The Emerging Potential of Longitudinal Empirical Research in Estate Planning: Examples from Charitable Bequests

Russell N. James III - Texas Tech University
Vol. 53
June 2020
Page 2397

Traditionally, empirical analysis of estate planning has been limited to data from probate or estate tax records along with occasional one-time surveys of current plans or opinions. Additionally, the internet now allows easy access to online convenience samples of survey-takers. However, each of these sources has problematic features. Estate tax returns include only the wealthiest estates, and individual-level data is confidential. Probate data is time-consuming to access and includes information only for one specific location. Popular internet panels, although potentially useful for experiments, are not nationally representative.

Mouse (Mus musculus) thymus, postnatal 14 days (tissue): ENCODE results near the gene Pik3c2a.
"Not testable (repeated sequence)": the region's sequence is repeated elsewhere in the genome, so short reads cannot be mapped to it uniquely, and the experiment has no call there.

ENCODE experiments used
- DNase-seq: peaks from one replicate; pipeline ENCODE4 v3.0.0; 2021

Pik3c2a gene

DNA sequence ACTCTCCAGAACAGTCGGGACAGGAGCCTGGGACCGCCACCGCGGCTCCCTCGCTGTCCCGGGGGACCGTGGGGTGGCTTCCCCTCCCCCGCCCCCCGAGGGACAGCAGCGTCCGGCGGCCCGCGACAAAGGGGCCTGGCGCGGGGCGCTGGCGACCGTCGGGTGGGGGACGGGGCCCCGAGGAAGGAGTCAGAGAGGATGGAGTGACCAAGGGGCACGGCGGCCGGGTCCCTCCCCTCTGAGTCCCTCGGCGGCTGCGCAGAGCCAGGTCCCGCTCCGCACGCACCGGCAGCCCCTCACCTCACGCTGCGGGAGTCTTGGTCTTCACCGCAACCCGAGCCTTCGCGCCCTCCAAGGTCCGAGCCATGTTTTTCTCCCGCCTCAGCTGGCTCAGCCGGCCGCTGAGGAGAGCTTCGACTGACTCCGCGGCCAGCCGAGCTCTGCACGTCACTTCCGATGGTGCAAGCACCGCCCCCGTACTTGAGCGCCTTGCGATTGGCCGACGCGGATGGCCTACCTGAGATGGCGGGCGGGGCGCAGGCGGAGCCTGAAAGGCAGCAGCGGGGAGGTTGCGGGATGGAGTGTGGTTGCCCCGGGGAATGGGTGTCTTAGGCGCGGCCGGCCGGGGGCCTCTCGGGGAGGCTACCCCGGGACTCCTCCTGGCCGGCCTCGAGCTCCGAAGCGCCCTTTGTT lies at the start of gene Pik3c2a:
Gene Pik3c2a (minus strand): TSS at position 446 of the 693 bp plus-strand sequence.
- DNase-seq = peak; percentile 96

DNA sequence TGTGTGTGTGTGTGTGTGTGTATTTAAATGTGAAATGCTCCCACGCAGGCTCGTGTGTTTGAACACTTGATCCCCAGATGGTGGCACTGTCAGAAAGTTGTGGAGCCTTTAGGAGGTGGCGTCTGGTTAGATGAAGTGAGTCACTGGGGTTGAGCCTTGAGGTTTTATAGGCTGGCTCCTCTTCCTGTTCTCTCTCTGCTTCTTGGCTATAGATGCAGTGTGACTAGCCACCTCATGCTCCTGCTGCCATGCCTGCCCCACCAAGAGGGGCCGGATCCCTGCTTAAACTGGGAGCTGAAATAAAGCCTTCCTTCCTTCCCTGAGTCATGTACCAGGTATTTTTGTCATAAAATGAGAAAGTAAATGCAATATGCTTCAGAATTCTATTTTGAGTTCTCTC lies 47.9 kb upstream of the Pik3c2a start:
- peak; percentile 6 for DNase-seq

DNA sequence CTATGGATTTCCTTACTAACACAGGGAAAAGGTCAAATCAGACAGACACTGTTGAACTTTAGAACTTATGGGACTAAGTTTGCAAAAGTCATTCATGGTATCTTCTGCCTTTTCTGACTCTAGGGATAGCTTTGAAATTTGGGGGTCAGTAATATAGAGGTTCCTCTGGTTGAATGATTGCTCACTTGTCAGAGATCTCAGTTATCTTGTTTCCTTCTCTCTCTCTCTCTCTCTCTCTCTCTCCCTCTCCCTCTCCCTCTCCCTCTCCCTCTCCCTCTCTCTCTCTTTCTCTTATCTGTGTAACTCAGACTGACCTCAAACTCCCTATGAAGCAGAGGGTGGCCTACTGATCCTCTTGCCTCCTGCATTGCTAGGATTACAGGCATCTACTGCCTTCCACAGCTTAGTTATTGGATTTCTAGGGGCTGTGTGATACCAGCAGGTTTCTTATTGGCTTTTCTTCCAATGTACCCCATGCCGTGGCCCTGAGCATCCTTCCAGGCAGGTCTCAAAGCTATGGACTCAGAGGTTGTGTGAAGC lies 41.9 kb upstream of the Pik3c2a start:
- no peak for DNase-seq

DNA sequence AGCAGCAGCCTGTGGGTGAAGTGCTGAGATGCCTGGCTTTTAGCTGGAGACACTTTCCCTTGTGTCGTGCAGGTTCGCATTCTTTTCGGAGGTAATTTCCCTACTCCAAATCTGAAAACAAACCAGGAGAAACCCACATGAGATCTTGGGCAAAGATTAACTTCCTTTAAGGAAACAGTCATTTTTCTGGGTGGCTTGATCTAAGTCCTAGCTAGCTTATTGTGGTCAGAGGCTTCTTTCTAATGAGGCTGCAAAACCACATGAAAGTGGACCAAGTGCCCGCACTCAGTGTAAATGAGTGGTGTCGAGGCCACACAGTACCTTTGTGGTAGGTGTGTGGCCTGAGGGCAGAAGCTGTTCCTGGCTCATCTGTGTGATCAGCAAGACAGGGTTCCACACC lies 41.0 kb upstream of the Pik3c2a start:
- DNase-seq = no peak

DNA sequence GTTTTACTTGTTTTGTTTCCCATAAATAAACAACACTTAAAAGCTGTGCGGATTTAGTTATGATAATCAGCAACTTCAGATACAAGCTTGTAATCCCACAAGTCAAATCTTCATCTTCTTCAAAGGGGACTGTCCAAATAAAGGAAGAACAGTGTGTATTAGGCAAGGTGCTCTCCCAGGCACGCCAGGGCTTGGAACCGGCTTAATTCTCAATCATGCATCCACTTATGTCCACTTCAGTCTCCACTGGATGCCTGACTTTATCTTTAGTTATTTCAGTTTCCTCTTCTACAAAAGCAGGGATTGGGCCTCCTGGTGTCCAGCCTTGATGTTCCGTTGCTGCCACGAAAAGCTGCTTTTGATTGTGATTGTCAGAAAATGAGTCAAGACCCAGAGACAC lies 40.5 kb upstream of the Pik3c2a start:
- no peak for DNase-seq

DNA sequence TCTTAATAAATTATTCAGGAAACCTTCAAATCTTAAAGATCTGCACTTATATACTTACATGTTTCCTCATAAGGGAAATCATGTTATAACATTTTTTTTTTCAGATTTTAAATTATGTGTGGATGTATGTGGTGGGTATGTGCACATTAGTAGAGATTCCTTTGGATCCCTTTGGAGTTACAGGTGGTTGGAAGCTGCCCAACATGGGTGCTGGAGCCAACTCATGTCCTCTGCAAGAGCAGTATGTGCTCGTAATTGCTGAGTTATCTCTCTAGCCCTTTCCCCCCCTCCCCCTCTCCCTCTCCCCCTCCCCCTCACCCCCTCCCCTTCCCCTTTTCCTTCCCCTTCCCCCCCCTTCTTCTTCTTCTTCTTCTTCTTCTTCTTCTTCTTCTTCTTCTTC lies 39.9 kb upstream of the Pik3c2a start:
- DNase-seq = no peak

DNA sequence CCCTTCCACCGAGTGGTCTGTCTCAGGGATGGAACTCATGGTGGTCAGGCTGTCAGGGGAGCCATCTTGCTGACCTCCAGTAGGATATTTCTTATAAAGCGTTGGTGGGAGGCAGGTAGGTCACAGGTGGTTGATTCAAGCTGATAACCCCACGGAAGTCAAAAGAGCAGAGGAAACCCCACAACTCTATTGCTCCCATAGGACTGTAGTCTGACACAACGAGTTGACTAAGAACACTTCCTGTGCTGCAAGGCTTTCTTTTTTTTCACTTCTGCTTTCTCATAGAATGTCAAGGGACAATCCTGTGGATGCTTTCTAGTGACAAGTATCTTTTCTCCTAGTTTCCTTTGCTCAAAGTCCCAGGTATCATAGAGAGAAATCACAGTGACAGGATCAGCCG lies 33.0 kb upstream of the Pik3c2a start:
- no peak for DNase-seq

Today, an important additional source of data, The Health and Retirement Study (“HRS”) is available. It provides high-quality, nationally representative, longitudinal information on participants’ estate planning. It not only tracks changes throughout the participants’ lives but also includes details of subsequent post-mortem transfers. Critically, this study, originating in 1992, has now accumulated a sufficient number of deceased participants (over 14,000) to permit sophisticated analyses of post-mortem wealth transfers. This Article reviews the advantages of HRS data for empirical research in estate planning and demonstrates the new types of analyses that are now possible. It does so by comprehensively outlining current knowledge regarding charitable bequests gleaned from both new and previous analyses of this data. By illustrating how much this data can illuminate one particular estate planning decision (charitable bequests), this Article is intended to spur those interested in the empirical analysis of estate planning to make further use of it.

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